FREQUENTLY ASKED QUESTIONS
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New townhomes offer many advantages and often have a lower purchase price than a re-sale home, depending on market conditions. You have more freedom in choosing the location of your home, along with a selection of modern finishes and upgrades. New buildings also have less risk of costly, noisy or intrusive renovations and repairs. Townhomes offer the benefit of living in a board-managed development, which is great for busy lifestyles. On top of all that, you’re protected through the Alberta New Home Warranty Program.
The Alberta New Home Warranty Program offers you protection and is one of the many reasons why so many people choose to purchase new over re-sale homes. Among the areas protected are your deposits, your new home’s completion, quality of the workmanship and materials and your home’s structural integrity. Should you ever sell your home, any remaining warranty coverage is fully transferable to the new owners.
First, calculate your monthly expenses and your monthly debt payments. Then calculate your net worth; mortgage lenders will want to know this information.
Lenders look at your housing costs and determine what percentage they are of your gross monthly income. They call this your Gross Debt Service (GDS) ratio. For a mortgage, your GDS should be 32% or less of your gross monthly income. Your monthly debt load should be below 40% of your gross monthly income. They call this your Total Debt Service (TDS) ratio.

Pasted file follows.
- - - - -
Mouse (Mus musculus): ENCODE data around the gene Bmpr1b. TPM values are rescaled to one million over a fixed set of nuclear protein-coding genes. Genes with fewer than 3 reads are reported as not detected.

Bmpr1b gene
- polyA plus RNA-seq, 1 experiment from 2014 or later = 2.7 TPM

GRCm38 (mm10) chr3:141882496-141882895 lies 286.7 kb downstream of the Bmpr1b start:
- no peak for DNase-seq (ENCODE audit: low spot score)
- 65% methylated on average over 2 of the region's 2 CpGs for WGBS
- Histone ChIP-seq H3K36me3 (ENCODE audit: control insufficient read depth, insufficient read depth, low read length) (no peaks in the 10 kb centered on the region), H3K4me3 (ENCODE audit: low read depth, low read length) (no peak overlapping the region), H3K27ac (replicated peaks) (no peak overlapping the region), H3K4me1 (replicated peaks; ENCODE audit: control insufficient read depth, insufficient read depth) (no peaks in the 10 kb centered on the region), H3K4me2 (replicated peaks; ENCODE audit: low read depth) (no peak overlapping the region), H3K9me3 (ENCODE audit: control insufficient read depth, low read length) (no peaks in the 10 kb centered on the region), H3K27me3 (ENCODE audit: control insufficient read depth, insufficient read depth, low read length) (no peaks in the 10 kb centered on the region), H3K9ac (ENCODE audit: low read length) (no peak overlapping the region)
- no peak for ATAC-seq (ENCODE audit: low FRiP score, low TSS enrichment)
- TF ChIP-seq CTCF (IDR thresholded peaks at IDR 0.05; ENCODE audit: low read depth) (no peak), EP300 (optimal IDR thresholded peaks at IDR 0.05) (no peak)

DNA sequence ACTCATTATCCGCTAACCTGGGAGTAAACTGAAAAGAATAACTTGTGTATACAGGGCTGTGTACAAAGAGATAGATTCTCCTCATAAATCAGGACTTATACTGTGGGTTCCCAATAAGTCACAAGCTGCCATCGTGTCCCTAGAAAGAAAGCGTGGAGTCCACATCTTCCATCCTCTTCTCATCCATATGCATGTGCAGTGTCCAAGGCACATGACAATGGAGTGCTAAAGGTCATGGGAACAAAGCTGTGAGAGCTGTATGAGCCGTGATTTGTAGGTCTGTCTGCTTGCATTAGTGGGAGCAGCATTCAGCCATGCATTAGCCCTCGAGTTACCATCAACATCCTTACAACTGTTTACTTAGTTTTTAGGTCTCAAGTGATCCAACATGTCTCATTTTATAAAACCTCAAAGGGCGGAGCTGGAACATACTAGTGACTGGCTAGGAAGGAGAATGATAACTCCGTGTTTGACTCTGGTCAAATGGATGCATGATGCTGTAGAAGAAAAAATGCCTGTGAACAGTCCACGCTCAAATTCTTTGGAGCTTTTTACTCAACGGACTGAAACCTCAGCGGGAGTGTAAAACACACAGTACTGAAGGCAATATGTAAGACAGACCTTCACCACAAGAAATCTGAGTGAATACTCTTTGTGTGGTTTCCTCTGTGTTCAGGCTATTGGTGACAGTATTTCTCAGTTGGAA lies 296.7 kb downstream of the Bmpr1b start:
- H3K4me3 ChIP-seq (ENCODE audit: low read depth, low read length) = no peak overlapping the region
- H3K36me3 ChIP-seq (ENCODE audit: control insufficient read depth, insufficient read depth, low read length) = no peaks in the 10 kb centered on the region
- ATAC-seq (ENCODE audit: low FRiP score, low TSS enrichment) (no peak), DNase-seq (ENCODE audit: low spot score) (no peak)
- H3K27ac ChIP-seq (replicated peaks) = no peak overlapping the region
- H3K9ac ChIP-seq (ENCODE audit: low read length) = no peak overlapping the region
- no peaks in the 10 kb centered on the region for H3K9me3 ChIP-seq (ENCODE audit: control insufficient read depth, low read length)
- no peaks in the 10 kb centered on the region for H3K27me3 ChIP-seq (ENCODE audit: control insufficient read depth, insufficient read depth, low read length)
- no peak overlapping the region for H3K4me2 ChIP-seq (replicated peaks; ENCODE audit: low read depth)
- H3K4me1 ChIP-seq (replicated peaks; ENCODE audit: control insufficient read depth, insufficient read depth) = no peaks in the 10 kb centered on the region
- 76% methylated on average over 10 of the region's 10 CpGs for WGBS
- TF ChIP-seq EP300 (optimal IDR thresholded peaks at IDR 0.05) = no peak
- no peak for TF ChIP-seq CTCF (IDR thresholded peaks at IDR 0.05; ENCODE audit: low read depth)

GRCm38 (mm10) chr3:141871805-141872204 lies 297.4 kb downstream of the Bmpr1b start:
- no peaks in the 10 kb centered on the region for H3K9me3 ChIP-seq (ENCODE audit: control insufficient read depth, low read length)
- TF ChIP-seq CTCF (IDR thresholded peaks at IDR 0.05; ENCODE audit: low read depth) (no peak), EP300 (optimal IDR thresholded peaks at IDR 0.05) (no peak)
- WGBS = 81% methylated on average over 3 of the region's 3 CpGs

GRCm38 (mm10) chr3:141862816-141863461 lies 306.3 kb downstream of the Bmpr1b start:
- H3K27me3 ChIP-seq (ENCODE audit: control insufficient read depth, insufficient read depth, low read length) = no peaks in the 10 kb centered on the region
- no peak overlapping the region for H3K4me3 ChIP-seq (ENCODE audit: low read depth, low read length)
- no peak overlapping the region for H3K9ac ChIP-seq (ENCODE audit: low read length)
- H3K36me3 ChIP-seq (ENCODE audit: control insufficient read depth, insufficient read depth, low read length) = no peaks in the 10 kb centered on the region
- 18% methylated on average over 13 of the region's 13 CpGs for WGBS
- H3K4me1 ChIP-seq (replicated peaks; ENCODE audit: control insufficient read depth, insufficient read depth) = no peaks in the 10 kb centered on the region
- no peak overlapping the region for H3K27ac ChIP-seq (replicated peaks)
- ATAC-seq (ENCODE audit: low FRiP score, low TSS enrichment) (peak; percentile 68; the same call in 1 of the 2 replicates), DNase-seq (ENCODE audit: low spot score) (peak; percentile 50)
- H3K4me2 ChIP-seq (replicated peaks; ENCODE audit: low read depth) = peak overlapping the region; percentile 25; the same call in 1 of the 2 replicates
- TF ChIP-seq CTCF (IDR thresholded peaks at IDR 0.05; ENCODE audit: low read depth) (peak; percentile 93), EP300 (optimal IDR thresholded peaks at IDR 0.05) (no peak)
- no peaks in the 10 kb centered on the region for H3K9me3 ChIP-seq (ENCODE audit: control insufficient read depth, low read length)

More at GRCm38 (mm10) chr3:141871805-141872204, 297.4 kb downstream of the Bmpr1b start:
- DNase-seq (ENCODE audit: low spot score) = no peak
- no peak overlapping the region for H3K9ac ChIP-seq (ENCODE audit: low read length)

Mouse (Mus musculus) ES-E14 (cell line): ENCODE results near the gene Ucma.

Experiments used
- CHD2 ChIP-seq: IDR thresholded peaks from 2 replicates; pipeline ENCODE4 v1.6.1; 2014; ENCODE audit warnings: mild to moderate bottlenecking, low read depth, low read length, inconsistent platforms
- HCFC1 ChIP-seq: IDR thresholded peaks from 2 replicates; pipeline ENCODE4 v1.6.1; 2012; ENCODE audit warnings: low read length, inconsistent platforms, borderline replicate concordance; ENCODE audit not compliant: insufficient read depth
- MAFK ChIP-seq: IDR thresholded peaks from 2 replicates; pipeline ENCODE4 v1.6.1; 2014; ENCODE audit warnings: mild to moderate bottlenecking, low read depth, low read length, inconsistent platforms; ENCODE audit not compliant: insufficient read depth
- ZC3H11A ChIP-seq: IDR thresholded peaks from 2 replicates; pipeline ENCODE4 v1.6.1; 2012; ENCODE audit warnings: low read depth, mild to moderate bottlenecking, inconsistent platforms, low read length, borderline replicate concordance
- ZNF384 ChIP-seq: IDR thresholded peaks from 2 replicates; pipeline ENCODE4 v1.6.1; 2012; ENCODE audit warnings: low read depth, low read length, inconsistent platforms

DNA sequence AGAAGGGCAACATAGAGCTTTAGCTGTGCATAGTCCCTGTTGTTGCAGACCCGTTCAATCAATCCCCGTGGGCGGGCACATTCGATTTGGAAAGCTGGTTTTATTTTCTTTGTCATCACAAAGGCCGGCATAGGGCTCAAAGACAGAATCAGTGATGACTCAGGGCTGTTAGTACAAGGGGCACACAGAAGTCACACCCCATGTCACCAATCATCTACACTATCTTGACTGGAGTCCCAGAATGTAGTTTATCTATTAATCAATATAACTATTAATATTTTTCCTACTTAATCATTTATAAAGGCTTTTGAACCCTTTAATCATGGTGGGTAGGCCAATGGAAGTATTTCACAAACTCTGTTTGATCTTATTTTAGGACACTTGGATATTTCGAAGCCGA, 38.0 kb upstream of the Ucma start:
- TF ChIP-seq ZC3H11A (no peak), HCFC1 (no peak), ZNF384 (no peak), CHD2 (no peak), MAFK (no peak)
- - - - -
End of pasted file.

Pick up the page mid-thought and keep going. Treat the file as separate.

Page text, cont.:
Some purchases will include some additional costs, like:
Mortgage Insurance: If your down payment is lower than 20% of the property’s value, you will have to get insurance from the Canada Mortgage and Housing Corporation (CMHC). It can cost up to 5%, depending on the amount of your down payment.
Property Insurance: Your mortgage lender requires your home to be insured, so price out home owners insurance.
Legal Fees: All legal fees and disbursements must be paid upon closing and cost at least $500.
Property Tax: You may have to pay a property transfer tax, along with regular property tax payments once you take possession of your home.
If you are a first-time homebuyer, you may withdraw up to $25,000 ($50,000 per couple) from your RRSPs under the Home Buyers’ Plan. Because you can use these funds to increase your down payment, they are not considered income and are not taxable. However, you must purchase your home by October 1st in the year following your withdrawal. Additionally, you must repay the amount withdrawn within 15 years and start repaying in the second year after you withdraw. These repayments are not tax-deductible.
While your home requires a deposit in the pre-construction phase, mortgage payments only start upon completion of the home. This means while the home is being built, your deposit is the only payment you need to make. Once you take possession, your mortgage payments will begin.
Even before buyers move in to a new townhome, condo by-laws are put in place to determine where the condo fees are designated. Generally, condo fees include the day-to-day care and upkeep of the common property, like snow removal, landscaping, cleaning of common elements and heating/cooling system maintenance.
Condo fees also include contributions to the reserve fund, which is used to pay for major repairs to building systems, to ensure the condominium is kept in good repair over the life of the building. Additionally, your fees may include property management, building maintenance, amenities and the corporation’s insurance policies.
All condominium communities will have a list of by-laws, so be sure to check them for any restrictions that may affect you. Every community will have specific bylaws, depending on its style and location, and new by-laws can be passed by the condo board.